The harsh reality is that Beijing’s actions enabled the epidemic in Wuhan, mostly contained it there and in Hubei Province, but then facilitated its spread internationally. As a result, more than a 150,000 lives have been lost worldwide, Western economies have been devastated, governments paralyzed and militaries degraded. Meanwhile, Beijing points fingers elsewhere and claims the superiority of its system.

Chairman Mao would be proud of the virus’s fortuitous outcome for China, all without the use of atomic weapons. Xi, his ideological heir, may believe he has created for himself a get-out-of-jail-free card on potential non-compliance with the trade agreement and aggressive moves on Taiwan, Hong Kong and in the South and East China Seas.

President Trump will have to disabuse Xi of that notion but it will not be easy, given his own propensity to conflate cordial leader-to-leader relations with America’s national security interests. He needs to recall that he made more progress with China — and with North Korea — when he exerted maximum pressure. Now China has added to its earlier offenses the incalculable human and economic costs of the pandemic. The instruments of diplomacy and finance, as well as potential remedies under U.S. and international law, offer a range of options to hold China to account.

The Chinese people, the primary victims of the regime’s incompetence or malevolence, can be enlisted in the effort effectively if they are armed with the instrument of truth from the West.  The painful circumstances the world faces present a unique strategic opportunity and a moral imperative to moderate China’s course and change it for the better. The president should seize the main chance. Reelected or not, he will have earned a heroic and honorable place in history, just as Ronald Reagan forever will be hailed for the peaceful demise of the Soviet Union.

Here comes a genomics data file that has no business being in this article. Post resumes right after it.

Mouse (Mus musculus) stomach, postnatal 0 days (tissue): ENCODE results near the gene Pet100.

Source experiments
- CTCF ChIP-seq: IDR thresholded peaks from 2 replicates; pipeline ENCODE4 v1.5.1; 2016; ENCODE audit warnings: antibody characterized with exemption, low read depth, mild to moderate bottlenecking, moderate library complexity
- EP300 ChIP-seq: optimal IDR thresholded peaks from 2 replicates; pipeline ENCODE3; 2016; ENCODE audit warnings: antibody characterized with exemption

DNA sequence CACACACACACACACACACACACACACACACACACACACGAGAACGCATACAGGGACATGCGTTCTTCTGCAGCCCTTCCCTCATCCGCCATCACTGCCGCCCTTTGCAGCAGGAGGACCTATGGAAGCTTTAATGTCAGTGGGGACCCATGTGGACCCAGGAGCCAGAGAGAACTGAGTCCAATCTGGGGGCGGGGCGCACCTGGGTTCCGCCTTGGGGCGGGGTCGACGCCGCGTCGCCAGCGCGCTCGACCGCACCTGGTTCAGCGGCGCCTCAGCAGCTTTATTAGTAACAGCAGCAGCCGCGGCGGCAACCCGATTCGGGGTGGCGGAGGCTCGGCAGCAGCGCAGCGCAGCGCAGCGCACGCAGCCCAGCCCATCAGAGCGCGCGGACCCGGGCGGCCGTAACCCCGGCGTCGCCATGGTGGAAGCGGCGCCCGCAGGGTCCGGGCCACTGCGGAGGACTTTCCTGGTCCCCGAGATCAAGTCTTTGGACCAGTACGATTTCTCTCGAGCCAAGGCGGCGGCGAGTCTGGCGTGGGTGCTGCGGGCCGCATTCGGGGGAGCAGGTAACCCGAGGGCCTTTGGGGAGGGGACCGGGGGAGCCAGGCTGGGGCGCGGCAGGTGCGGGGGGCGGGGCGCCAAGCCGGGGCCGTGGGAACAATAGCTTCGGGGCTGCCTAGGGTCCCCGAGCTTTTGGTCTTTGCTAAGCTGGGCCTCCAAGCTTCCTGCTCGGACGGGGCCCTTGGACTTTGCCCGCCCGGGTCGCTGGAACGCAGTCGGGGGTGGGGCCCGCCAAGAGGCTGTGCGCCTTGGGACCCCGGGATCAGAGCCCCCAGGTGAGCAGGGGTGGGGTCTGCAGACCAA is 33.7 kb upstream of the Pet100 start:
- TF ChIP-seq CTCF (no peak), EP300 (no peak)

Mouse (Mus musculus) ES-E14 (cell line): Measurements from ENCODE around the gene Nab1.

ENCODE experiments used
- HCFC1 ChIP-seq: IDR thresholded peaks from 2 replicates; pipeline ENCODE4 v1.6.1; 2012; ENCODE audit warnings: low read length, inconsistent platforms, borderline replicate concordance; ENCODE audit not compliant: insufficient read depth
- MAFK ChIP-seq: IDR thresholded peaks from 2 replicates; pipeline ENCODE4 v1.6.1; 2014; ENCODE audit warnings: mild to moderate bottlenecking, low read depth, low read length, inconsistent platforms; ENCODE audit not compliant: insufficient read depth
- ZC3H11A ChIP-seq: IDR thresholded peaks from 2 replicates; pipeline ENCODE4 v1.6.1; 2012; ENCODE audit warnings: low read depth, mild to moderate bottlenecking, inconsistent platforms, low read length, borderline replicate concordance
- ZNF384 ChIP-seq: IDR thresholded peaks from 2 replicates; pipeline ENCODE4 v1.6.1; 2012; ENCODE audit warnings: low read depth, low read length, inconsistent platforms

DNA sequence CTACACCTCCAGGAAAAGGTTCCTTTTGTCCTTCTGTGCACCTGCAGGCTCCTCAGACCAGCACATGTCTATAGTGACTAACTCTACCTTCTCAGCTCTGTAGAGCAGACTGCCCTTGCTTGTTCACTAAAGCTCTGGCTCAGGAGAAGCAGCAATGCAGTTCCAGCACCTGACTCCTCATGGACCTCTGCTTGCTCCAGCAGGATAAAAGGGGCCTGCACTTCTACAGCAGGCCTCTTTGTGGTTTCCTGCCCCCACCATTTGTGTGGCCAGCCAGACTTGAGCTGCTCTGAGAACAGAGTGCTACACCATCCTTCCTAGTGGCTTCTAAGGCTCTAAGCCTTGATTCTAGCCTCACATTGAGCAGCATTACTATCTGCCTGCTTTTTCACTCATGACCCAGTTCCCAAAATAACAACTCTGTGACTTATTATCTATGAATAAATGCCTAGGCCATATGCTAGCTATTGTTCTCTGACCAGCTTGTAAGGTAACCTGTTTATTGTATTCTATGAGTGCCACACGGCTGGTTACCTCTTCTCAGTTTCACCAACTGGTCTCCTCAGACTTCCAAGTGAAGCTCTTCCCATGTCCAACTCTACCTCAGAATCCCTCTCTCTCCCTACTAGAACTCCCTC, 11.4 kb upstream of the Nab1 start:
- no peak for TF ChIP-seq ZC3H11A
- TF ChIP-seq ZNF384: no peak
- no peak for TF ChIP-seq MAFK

By Joseph Bpsco

Joseph Bosco served as China country director for the secretary of Defense from 2005 to 2006 and as Asia-Pacific director of humanitarian assistance and disaster relief from 2009 to 2010. He is a nonresident fellow at the Institute for Corean-American Studies and a member of the advisory board of the Global Taiwan Institute.

The Hill